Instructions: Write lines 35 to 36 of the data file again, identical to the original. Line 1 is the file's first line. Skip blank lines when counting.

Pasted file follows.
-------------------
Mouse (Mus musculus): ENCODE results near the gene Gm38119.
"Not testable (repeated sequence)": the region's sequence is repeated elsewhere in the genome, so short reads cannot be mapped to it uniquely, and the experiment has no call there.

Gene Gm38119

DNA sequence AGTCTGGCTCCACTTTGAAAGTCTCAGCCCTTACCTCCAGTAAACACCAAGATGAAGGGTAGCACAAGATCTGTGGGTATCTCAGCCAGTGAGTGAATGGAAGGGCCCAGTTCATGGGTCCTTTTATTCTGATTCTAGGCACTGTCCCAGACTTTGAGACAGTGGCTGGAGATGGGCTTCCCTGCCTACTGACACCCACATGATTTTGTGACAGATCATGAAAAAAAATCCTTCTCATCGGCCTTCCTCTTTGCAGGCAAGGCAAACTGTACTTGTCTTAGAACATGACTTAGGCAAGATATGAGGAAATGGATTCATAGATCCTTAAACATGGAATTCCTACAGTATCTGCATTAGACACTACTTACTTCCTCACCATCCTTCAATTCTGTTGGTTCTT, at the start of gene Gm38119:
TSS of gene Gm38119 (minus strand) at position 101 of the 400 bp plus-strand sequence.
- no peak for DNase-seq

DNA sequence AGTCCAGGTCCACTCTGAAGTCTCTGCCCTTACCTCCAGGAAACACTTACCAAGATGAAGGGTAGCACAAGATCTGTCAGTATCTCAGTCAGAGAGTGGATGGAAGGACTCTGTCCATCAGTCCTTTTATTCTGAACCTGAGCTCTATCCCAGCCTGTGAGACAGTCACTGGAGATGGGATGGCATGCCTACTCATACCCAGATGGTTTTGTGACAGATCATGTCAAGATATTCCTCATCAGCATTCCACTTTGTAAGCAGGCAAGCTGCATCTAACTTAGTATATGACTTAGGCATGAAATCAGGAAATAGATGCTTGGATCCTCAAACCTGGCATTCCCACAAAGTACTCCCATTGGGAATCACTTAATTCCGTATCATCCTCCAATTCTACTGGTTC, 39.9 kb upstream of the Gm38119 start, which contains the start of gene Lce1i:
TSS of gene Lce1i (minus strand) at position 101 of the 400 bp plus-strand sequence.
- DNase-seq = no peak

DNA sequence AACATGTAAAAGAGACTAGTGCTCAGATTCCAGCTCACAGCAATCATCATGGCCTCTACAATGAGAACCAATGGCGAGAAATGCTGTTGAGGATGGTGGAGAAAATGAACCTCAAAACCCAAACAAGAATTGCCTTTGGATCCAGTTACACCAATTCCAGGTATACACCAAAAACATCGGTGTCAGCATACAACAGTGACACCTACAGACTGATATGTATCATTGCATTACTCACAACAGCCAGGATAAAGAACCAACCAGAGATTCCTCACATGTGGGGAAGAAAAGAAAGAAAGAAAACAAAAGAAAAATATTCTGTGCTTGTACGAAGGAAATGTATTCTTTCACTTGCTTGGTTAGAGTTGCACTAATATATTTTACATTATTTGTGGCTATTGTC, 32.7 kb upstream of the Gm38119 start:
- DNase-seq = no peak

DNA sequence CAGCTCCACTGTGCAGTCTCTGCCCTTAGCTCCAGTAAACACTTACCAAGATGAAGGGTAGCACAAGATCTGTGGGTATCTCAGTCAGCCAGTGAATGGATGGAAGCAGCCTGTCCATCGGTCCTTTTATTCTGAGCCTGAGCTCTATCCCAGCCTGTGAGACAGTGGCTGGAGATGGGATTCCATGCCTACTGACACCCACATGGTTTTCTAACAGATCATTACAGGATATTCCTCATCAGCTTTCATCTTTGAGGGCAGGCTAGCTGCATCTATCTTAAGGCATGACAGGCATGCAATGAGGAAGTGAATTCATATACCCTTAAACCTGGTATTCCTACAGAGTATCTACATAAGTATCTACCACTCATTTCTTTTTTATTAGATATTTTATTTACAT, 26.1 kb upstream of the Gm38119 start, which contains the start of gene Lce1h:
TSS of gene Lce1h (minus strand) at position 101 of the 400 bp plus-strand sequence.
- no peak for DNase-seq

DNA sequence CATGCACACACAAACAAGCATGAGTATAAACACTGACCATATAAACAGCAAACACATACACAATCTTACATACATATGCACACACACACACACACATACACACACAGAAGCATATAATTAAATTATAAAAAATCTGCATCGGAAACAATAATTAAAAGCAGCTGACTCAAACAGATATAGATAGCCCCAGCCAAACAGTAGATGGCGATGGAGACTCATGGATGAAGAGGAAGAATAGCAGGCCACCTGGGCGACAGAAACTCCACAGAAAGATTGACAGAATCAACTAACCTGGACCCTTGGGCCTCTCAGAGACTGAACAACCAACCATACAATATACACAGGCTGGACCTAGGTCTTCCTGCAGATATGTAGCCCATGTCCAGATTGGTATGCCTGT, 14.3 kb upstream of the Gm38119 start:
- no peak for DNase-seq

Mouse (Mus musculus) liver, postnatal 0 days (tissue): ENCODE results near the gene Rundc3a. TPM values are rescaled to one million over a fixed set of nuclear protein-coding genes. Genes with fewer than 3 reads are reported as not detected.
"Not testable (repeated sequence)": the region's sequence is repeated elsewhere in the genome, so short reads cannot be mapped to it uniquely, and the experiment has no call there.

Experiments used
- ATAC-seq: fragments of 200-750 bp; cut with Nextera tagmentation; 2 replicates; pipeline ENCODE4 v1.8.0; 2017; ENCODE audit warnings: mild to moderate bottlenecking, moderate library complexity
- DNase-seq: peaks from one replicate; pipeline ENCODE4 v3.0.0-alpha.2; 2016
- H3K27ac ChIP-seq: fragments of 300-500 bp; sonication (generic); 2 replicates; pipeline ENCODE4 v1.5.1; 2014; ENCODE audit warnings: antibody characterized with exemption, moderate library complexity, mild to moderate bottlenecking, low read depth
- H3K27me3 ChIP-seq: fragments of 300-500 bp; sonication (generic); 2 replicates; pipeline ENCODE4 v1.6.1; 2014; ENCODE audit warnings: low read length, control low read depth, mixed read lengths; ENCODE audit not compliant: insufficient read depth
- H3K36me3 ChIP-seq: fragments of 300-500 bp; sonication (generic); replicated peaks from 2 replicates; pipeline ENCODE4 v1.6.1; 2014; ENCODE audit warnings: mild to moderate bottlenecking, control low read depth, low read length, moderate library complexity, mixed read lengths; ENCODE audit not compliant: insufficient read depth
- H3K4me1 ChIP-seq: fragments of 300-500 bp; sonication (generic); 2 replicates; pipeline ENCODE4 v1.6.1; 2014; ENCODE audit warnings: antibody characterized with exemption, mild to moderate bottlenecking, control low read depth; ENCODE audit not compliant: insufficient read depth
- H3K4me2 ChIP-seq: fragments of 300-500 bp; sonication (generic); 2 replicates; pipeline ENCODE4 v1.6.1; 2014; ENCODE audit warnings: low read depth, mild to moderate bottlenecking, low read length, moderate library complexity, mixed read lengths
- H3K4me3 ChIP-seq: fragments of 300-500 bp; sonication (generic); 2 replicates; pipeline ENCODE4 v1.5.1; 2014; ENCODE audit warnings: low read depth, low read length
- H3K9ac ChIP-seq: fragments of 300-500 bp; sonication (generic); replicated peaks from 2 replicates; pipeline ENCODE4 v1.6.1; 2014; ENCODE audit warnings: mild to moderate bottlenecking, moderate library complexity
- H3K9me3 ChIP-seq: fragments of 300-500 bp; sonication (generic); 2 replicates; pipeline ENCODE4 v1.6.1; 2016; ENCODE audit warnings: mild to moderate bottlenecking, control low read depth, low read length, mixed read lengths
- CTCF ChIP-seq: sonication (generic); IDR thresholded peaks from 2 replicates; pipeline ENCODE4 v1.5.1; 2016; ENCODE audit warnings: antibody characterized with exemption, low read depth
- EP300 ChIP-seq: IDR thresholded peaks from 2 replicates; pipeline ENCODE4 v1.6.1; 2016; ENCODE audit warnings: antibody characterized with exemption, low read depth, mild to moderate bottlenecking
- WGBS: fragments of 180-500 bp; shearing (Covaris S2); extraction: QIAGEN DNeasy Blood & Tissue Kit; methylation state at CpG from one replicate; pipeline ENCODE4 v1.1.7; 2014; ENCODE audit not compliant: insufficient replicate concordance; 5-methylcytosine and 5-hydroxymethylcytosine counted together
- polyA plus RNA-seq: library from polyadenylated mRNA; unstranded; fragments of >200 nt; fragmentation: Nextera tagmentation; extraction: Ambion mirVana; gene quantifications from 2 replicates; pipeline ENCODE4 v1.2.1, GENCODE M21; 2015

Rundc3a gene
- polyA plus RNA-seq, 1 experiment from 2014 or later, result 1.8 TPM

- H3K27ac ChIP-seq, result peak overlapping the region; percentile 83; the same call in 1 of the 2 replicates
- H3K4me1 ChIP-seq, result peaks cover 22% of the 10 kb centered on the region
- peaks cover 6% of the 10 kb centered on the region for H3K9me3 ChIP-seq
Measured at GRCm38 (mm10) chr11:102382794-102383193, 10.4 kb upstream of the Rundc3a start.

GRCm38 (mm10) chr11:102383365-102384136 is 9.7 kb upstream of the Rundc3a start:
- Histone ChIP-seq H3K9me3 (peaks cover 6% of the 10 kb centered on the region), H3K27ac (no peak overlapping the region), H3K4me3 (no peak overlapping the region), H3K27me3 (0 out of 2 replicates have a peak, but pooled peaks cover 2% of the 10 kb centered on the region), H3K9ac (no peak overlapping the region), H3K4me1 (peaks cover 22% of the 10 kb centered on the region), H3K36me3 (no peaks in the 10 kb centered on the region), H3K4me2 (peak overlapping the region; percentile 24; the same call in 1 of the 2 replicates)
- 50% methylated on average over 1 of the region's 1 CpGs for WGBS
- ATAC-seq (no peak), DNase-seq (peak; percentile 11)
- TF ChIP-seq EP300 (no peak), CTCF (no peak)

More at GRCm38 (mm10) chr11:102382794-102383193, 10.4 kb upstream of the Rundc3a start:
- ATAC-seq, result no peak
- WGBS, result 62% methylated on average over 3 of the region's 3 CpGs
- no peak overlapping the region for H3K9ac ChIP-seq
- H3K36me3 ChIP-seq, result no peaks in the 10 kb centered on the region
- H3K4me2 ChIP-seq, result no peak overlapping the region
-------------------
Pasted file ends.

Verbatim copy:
- polyA plus RNA-seq, 1 experiment from 2014 or later, result 1.8 TPM

- H3K27ac ChIP-seq, result peak overlapping the region; percentile 83; the same call in 1 of the 2 replicates